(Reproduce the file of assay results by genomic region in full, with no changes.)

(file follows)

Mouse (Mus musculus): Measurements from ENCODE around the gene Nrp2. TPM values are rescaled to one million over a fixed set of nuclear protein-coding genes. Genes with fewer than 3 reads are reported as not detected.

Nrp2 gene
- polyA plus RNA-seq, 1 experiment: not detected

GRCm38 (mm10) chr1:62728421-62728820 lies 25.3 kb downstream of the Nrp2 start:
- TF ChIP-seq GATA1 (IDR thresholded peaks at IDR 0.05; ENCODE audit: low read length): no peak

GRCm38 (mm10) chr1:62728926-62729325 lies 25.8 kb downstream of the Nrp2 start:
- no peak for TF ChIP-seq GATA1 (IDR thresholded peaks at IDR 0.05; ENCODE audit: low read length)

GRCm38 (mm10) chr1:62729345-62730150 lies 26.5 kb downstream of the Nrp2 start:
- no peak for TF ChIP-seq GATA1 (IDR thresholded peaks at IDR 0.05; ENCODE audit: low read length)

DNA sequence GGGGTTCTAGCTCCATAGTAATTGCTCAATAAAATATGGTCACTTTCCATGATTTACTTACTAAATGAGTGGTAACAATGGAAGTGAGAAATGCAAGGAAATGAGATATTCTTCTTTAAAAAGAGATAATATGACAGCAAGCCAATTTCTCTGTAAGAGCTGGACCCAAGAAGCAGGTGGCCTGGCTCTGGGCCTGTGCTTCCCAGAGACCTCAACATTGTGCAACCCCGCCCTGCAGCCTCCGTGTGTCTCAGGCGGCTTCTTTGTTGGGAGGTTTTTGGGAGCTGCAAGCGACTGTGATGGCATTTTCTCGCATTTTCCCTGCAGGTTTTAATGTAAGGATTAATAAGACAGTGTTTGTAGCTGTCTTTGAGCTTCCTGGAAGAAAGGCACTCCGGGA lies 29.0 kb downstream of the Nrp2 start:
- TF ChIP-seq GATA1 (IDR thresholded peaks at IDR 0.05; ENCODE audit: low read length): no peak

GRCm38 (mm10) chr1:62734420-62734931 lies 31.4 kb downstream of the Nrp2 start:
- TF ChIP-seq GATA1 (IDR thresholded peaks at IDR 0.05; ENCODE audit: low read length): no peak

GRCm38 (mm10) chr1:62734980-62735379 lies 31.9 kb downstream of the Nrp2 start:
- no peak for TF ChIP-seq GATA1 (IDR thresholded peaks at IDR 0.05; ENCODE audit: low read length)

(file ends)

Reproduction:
Mouse (Mus musculus): Measurements from ENCODE around the gene Nrp2. TPM values are rescaled to one million over a fixed set of nuclear protein-coding genes. Genes with fewer than 3 reads are reported as not detected.

Nrp2 gene
- polyA plus RNA-seq, 1 experiment: not detected

GRCm38 (mm10) chr1:62728421-62728820 lies 25.3 kb downstream of the Nrp2 start:
- TF ChIP-seq GATA1 (IDR thresholded peaks at IDR 0.05; ENCODE audit: low read length): no peak

GRCm38 (mm10) chr1:62728926-62729325 lies 25.8 kb downstream of the Nrp2 start:
- no peak for TF ChIP-seq GATA1 (IDR thresholded peaks at IDR 0.05; ENCODE audit: low read length)

GRCm38 (mm10) chr1:62729345-62730150 lies 26.5 kb downstream of the Nrp2 start:
- no peak for TF ChIP-seq GATA1 (IDR thresholded peaks at IDR 0.05; ENCODE audit: low read length)

DNA sequence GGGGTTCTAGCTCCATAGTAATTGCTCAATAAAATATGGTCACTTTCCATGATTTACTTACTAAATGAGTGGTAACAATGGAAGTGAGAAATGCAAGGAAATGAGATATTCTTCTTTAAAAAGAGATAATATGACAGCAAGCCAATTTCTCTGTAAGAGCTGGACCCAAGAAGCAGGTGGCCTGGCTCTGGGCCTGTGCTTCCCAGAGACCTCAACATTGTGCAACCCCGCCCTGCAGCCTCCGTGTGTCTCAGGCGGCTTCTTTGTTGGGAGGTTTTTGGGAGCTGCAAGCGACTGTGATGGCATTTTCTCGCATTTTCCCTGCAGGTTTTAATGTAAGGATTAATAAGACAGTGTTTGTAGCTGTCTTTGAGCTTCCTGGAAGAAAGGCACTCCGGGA lies 29.0 kb downstream of the Nrp2 start:
- TF ChIP-seq GATA1 (IDR thresholded peaks at IDR 0.05; ENCODE audit: low read length): no peak

GRCm38 (mm10) chr1:62734420-62734931 lies 31.4 kb downstream of the Nrp2 start:
- TF ChIP-seq GATA1 (IDR thresholded peaks at IDR 0.05; ENCODE audit: low read length): no peak

GRCm38 (mm10) chr1:62734980-62735379 lies 31.9 kb downstream of the Nrp2 start:
- no peak for TF ChIP-seq GATA1 (IDR thresholded peaks at IDR 0.05; ENCODE audit: low read length)